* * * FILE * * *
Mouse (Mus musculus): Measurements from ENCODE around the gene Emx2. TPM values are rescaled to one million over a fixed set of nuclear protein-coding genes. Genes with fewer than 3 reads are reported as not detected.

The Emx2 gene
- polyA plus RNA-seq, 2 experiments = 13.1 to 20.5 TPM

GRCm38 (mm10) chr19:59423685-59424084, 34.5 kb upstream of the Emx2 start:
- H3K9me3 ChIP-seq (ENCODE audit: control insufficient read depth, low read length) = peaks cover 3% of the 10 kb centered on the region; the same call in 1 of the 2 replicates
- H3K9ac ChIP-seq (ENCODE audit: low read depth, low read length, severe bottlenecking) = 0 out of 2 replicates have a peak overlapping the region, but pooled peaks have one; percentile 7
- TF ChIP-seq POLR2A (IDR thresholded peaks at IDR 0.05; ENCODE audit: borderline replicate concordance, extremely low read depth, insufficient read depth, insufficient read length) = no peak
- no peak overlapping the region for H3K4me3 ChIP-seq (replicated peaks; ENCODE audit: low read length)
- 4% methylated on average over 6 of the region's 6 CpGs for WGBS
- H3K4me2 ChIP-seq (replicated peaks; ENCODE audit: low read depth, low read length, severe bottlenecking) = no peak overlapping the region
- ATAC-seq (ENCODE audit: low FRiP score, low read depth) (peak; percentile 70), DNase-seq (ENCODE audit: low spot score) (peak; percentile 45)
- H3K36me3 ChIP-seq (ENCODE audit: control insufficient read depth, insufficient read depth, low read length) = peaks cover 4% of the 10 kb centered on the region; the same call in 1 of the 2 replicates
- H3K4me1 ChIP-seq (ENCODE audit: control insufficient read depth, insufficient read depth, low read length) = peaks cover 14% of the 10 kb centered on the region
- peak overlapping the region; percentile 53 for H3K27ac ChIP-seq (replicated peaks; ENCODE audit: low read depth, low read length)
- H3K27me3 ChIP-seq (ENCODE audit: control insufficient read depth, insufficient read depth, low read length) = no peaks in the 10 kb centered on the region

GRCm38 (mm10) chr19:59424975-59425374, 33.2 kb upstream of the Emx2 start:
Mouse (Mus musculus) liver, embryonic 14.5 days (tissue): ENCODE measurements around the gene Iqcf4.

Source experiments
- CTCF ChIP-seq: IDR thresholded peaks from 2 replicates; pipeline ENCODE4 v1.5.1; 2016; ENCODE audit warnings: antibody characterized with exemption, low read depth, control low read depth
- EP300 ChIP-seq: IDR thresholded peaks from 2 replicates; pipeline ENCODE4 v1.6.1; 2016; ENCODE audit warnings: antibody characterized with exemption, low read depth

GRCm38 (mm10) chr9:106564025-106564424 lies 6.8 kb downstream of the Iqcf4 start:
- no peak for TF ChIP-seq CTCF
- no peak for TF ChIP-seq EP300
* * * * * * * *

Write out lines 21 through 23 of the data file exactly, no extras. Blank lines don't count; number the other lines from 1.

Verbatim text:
GRCm38 (mm10) chr9:106564025-106564424 lies 6.8 kb downstream of the Iqcf4 start:
- no peak for TF ChIP-seq CTCF
- no peak for TF ChIP-seq EP300